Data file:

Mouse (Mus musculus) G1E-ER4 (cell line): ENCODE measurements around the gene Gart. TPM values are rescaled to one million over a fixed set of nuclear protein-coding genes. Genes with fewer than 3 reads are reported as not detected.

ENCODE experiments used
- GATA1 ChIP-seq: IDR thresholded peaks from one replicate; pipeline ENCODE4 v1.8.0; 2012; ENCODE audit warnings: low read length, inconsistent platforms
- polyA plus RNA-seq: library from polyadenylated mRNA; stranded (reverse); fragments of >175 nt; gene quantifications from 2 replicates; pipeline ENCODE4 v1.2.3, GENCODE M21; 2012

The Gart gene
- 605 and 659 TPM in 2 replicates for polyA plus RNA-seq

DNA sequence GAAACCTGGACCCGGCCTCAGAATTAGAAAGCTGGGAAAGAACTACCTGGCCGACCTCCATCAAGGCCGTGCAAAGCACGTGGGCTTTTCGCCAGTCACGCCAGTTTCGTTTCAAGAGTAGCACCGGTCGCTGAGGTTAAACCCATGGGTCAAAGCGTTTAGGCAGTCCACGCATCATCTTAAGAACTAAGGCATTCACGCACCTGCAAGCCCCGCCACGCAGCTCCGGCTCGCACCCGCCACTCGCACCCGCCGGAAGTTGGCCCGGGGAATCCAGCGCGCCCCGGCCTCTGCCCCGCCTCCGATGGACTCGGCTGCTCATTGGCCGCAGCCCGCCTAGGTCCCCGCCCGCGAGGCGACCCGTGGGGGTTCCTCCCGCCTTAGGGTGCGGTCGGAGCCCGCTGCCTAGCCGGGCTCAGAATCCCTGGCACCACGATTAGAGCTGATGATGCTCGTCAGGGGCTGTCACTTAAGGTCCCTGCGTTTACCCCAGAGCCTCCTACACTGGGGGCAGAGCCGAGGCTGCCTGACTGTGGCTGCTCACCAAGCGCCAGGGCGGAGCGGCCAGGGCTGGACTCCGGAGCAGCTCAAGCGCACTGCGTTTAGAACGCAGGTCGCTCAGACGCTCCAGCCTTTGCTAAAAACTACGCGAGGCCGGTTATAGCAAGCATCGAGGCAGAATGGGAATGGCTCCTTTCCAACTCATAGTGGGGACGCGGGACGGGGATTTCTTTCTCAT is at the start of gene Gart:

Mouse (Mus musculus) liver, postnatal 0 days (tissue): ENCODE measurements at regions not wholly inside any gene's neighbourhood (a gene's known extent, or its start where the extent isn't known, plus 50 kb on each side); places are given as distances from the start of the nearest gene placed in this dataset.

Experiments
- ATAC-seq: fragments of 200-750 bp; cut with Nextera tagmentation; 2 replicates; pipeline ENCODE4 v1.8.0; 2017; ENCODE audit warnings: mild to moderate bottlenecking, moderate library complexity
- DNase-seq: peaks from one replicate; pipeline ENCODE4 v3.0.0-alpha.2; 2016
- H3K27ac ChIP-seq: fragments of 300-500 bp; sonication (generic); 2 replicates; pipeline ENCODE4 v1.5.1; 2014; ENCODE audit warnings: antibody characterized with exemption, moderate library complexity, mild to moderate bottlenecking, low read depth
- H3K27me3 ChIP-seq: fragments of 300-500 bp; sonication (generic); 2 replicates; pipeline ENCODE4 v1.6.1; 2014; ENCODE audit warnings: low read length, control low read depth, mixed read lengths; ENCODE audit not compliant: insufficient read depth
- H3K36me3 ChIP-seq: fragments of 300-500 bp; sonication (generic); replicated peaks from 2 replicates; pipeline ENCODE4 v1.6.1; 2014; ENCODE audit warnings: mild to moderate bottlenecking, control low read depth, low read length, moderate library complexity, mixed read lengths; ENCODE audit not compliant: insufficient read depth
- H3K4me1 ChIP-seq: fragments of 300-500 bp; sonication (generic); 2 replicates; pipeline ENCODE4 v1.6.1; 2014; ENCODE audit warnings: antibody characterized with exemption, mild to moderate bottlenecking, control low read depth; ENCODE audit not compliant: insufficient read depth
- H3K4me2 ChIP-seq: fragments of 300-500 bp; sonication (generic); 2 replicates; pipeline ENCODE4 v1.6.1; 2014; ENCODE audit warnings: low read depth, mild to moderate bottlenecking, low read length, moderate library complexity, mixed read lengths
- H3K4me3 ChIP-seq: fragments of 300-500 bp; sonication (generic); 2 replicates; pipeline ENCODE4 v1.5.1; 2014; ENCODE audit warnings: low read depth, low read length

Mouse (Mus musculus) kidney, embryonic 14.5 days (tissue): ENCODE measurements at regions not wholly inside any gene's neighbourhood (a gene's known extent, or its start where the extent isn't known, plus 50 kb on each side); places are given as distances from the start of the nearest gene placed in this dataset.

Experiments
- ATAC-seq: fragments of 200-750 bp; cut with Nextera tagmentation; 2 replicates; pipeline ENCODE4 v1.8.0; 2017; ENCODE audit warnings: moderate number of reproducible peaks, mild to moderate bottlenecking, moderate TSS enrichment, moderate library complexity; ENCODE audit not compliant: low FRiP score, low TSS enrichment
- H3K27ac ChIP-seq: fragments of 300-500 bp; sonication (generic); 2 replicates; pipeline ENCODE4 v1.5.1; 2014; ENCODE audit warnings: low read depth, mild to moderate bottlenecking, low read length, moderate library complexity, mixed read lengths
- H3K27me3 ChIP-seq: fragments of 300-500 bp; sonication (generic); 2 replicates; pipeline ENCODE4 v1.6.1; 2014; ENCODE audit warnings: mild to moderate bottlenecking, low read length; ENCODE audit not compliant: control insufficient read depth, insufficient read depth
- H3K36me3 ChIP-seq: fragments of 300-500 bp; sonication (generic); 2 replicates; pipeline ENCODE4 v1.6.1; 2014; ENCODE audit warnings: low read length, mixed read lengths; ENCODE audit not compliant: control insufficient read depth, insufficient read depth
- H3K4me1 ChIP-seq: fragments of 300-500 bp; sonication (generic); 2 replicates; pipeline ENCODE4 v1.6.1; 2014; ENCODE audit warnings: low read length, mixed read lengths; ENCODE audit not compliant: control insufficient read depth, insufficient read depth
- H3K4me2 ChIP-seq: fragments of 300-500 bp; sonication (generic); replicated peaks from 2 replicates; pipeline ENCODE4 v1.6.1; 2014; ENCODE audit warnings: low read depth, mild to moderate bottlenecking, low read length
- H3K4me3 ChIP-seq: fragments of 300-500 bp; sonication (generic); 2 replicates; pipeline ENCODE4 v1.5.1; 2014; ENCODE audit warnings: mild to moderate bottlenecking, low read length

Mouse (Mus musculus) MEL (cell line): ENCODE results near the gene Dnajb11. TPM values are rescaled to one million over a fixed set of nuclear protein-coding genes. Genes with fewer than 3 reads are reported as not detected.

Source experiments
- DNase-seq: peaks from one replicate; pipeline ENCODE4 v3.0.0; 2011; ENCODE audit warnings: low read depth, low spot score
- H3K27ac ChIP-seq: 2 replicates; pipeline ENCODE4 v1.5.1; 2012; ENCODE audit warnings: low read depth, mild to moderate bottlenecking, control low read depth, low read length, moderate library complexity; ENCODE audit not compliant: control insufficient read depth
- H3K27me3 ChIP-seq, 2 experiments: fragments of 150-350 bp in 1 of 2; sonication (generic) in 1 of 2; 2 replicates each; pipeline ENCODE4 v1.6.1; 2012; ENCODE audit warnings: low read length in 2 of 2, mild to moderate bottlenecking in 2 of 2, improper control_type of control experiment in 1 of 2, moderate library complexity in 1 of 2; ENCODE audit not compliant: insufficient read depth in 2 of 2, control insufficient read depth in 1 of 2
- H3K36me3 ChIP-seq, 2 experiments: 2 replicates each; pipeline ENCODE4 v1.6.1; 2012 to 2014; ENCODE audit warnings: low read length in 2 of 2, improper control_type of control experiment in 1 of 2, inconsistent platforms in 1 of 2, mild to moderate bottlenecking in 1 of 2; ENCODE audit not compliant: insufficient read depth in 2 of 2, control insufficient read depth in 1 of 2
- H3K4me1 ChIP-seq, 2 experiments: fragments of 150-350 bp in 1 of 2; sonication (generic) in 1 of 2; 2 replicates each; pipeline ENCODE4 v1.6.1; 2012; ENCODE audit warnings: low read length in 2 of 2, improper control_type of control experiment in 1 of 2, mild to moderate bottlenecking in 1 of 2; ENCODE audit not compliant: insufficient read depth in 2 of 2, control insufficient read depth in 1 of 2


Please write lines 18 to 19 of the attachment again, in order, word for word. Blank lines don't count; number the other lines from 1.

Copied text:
Mouse (Mus musculus) kidney, embryonic 14.5 days (tissue): ENCODE measurements at regions not wholly inside any gene's neighbourhood (a gene's known extent, or its start where the extent isn't known, plus 50 kb on each side); places are given as distances from the start of the nearest gene placed in this dataset.

Experiments